A work from home job can be any position that does not require you to be in an office. There a wide range of work from home jobs. Some companies offer opportunities for employees in traditional roles to work remotely for all or some of their workweek. These jobs often use technology for meetings, assignments, and collaboration. This practice is called telecommuting. Other work from home opportunities may include jobs such as customer service representatives for which companies will hire remote workers, or part-time virtual assistants to manage work which does not require a physical presence in the office.
Or, you might already have an app that includes a survey builder. Many form builder apps include survey templates, and all could be used to make a survey with a little extra work. Marketing automation tools—including email marketing apps like Constant Contact and VerticalResponse—also often include survey builders, so if you're already using one of them for your marketing it might be best to use it for surveys, too.
You can add full-featured survey questions, with everything from text answers to multiple choices with images and a matrix of answers. There are even rules to skip and branch your survey based on previous answers, and a dashboard to analyze your survey results that you can share with others. It'll even record answers as they're entered, so you'll get all of your results even if some are only partially completed.
If you'd like to tweak your survey's design, there are a few basic templates you can choose from, or you can design your own in CSS. Then, you can share your survey online, or export as a PDF and get answers offline—and then later type those offline entries into Obsurvey's database to keep all of your survey responses together. It's not the prettiest or most advanced survey tool, but it promises "surveys made simple" and lives up to that well.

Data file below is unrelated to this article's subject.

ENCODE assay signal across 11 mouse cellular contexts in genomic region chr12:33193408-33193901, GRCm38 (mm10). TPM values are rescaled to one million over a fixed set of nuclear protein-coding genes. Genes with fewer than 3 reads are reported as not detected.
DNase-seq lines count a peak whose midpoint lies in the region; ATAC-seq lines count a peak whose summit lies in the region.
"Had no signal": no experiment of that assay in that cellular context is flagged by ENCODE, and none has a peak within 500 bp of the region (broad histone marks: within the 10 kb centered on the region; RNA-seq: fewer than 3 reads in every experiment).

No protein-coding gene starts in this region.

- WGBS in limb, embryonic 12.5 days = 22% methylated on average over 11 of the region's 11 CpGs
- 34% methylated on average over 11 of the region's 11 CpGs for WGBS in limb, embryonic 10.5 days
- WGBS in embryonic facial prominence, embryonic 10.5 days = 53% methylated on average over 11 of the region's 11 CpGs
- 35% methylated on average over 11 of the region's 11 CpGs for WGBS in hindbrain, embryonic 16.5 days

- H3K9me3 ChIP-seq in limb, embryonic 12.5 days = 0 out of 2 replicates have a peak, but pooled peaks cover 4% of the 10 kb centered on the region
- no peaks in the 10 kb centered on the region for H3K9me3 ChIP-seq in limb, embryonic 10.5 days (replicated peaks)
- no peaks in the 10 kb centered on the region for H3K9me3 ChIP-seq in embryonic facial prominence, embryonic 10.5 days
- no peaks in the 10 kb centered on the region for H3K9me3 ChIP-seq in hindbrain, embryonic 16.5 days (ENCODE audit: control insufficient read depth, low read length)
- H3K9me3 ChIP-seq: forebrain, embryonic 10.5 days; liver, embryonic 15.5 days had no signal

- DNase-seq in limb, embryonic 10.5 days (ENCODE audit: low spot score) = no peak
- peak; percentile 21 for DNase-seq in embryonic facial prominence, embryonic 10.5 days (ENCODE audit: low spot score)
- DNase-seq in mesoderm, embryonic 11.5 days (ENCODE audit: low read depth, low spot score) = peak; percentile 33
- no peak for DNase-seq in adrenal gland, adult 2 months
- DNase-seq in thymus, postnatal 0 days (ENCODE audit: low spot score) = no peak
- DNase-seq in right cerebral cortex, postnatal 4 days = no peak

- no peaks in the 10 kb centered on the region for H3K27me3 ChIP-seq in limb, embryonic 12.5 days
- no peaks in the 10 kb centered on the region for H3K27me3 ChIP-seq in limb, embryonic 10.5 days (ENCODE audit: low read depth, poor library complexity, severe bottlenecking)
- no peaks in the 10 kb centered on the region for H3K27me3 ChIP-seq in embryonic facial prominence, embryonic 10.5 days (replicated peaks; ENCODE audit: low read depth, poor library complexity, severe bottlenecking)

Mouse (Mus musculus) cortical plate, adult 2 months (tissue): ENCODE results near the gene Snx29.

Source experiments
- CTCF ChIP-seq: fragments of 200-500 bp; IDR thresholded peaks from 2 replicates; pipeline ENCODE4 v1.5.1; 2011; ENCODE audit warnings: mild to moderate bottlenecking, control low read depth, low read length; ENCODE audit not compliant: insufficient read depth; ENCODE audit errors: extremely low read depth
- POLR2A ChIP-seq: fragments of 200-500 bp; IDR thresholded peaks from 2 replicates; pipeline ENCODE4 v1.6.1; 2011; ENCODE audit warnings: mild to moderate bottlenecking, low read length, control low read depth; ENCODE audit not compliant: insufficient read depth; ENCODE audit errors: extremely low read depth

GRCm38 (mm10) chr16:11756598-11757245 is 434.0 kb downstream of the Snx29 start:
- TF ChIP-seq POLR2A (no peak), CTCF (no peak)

With only three surveys allowed, and those with limited functionality and no support, Survey Gizmo #6 should not be included on this listed to be consistent with your statement below. Only three surveys is nothing more than a “free trial” and a very limited one at that. After your first three surveys, the cost jumps to $300/year paid in advance for the least pricey option.
While remote workers can be found in a number of different industries, it’s more prevalent in the tech-sphere. It could be due to the nature of most tech jobs—especially jobs for developers and programmers—that require a strong attention to detail and long hours of focus. Working from home can reduce the amount of distractions these workers face, allowing them to get more done during work hours.

Or, if you'd rather get your survey responses via email, there's likely a setting for that in your survey builder dashboard. Those emails won't be very customizable, so instead, you can use Zapier to send you an email with just the survey info you'd like to see. You could get the full survey results each time, or just a quick message to let you know of a new submission.